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Gian Maria Volonté,
Once again billed as Montgomery Wood, Giuliano Gemma plays a civil war soldier who returns to his family land to find his family decimated, his property taken over by a family of Mexican ... See full summary »
Lorella De Luca
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Mann is a gunman informed by a childhood friend that his father was murdered years earlier by his mother and her lover. To make matters worse, Mann's sister, who is in love with his friend,... See full summary »
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The Civil War has ended, but not for Jonas, a ruthless Confederate officer who wants to continue the fight by reorganizing Confederate troops in the Southwest with the support of a large sum of stolen money. He devises an elaborate ruse to allow his small party to travel with minimal scrutiny through hostile territory, for the money is hidden in a coffin said to contain the body of his dead son. Jonas' other sons travel with him along with a hired "widow", as they proceed to what they hope to be a new start to the War between the States. However, while en route, they face severe, ongoing strife among themselves and successive threats from Union soldiers, a posse of cowboys, and an Indian war party. Written by
Joseph Cotton stars as Jonah, an ex-confederate trying to keep the dreams of the south alive following General Lee's surrender. He and his sons, known as the Hellbenders, massacre a troop to steal the money that they are transporting, with the aim of using this prize to restart the confederate cause. The stolen loot is stored in a coffin, disguised as the dead Captain Ambrose, and transported across the desert to Jonah's home town. They are accompanied by a drunken whore, under the guise of Ambrose's mourning widow, supposedly transporting the dead man to his place of rest. The search for the troop's murderers is in full flow, but Jonah is a man obsessed with the cause, and nothing or no-one is going to stop him achieving his objective.....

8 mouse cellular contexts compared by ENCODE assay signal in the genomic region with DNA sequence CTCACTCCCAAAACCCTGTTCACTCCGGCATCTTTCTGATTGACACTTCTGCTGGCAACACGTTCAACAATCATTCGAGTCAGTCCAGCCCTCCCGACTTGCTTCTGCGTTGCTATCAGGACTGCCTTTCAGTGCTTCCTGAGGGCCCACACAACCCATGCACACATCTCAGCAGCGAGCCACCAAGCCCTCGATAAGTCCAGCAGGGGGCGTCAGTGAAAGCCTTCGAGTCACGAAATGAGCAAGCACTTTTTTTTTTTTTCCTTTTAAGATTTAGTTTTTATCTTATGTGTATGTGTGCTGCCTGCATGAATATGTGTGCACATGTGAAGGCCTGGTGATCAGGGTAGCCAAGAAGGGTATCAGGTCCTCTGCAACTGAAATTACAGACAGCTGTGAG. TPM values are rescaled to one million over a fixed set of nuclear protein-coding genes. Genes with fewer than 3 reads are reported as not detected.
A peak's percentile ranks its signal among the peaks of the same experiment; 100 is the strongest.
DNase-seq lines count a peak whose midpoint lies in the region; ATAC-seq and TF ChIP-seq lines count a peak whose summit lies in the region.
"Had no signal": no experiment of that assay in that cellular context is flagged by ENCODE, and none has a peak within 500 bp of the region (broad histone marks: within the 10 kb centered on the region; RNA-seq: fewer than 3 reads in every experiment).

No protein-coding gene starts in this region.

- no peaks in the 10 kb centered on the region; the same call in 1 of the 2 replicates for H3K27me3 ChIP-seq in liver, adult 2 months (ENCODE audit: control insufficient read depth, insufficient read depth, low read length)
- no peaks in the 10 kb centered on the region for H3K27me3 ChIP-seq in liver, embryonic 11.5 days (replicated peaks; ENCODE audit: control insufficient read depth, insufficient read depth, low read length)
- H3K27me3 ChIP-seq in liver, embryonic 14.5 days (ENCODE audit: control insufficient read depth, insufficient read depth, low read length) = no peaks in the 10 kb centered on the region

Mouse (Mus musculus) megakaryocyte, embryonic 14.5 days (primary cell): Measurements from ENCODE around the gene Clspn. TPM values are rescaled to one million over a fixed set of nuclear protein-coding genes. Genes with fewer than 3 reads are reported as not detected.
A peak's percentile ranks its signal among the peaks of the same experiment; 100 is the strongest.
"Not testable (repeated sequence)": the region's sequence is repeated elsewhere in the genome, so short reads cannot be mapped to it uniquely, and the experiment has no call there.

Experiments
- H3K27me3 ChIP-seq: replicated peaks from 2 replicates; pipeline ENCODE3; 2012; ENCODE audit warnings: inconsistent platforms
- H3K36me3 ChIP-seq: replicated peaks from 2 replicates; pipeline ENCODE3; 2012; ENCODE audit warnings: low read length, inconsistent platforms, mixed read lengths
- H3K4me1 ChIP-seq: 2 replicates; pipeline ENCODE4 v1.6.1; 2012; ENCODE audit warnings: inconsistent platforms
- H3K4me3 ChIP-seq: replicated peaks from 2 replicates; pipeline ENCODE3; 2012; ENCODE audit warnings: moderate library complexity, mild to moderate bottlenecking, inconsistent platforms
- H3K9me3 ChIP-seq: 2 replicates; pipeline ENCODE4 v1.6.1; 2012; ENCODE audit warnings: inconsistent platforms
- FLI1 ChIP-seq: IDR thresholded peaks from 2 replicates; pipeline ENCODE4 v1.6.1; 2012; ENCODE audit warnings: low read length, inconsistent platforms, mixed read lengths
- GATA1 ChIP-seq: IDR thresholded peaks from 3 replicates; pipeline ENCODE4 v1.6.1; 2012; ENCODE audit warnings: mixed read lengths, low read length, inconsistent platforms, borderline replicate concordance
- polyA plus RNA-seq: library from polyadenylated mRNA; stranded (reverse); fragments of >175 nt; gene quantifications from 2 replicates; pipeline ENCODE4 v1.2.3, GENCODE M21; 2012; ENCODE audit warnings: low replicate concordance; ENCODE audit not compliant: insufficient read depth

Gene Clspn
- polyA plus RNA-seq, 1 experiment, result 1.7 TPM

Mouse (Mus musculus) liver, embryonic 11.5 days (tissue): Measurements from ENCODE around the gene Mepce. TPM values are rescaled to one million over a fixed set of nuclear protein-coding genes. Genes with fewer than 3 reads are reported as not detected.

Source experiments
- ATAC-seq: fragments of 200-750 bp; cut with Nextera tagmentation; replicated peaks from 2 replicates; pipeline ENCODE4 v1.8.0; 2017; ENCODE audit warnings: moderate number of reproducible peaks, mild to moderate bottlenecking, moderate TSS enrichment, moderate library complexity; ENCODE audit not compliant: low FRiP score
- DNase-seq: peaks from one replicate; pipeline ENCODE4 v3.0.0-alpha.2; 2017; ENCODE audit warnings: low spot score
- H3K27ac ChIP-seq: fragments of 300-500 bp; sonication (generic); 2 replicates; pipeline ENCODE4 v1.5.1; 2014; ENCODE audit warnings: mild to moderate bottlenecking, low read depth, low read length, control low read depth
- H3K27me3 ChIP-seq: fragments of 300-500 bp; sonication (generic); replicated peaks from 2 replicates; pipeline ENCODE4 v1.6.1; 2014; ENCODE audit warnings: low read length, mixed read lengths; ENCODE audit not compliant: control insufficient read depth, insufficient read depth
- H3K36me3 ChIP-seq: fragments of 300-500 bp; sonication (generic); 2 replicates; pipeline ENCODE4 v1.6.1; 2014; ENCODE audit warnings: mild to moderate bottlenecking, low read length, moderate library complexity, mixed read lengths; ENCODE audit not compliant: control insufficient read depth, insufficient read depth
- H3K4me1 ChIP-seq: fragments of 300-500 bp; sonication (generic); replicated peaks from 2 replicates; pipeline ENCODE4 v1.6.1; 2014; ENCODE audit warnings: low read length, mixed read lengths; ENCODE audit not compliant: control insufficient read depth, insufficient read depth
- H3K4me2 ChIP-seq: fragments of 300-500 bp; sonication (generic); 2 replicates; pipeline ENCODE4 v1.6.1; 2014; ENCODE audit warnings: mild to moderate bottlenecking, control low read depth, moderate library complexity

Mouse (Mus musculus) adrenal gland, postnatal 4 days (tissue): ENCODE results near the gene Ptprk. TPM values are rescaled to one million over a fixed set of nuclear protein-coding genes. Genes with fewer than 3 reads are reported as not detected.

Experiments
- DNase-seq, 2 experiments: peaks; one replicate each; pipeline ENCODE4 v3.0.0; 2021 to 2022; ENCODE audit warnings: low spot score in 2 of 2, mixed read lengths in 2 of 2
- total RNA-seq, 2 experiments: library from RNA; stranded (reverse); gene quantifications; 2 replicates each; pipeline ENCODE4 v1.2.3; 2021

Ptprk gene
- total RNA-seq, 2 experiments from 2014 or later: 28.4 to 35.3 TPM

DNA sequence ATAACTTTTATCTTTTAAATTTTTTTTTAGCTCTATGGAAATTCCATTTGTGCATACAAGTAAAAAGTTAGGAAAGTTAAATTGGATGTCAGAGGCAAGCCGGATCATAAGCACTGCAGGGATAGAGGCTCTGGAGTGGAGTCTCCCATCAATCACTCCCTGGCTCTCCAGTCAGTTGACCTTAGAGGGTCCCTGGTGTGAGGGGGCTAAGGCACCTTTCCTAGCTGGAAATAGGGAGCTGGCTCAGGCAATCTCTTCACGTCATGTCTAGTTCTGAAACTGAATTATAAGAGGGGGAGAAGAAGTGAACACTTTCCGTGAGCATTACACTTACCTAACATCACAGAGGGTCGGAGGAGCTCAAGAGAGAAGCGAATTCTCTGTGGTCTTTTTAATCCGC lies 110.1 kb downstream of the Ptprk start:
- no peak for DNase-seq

Hellbenders is an absolute classic of the Spaghetti Western genre, standing proudly side by side fellow Corbucci classics Django and the Great Silence. It continues in Corbucci's usual vein, firing bullets of unjust and unexpected twists at the screen, as the plot spirals towards its grim finale. All the while, the engaging trumpet of Morricone's score becomes more and more pleasing to the ear.
The slow but gripping pace of the movie reminds me of the Good, the Bad and the Ugly, in the way that its story is joined together by a number of sub plots. But here there is little humour. Aside from Ben (Mateos) and Claire (Bengell), the Hellbenders are an ugly and evil lot. Cotton is compelling as Jonah, his deadpan expression superbly capturing the characters single-minded vision. Pernice (perhaps most famous for having his ear cut off in Django) is truly deranged as the equally perverted and dim-witted Jeff. There are also great cameo appearances from euro-western favourites Al Mulock, Aldo Sambrell and Benito Stefanelli.
The film does tend to plod rather than gallop in a number of places (and this is in no way a bad thing!), and its story is quite different from the majority of the films in the Spaghetti Western genre. But it is a compelling view, with the scene at the Fort and the excellent finale worth the price of admission in itself.
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